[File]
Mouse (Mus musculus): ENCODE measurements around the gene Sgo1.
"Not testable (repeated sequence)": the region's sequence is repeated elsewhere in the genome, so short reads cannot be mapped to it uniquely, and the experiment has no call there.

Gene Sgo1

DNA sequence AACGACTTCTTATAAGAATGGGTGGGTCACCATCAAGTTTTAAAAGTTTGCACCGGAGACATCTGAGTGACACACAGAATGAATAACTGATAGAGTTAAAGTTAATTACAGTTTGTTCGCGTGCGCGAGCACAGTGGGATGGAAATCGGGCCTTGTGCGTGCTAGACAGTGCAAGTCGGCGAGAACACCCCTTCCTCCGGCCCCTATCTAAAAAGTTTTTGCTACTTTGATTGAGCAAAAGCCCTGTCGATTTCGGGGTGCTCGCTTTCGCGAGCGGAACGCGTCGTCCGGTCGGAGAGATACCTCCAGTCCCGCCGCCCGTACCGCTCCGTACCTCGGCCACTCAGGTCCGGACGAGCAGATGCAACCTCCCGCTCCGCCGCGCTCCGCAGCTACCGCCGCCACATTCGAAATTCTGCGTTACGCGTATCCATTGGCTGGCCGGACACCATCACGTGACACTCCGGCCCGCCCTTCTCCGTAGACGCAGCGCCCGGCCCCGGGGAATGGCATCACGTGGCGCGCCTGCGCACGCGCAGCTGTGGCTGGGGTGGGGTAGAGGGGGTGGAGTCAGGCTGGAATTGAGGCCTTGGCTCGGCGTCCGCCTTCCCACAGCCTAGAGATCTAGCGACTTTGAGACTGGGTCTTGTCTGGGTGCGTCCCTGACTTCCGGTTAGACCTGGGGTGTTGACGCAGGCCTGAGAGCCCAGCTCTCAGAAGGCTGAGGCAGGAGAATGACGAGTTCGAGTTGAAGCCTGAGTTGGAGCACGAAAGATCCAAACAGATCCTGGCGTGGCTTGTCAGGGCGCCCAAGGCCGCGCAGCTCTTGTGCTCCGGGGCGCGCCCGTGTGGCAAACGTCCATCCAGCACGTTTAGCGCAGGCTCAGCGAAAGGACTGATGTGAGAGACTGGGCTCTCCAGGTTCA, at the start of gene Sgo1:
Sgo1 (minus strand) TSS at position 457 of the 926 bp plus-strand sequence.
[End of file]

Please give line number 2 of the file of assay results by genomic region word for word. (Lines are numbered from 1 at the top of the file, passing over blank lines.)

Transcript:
"Not testable (repeated sequence)": the region's sequence is repeated elsewhere in the genome, so short reads cannot be mapped to it uniquely, and the experiment has no call there.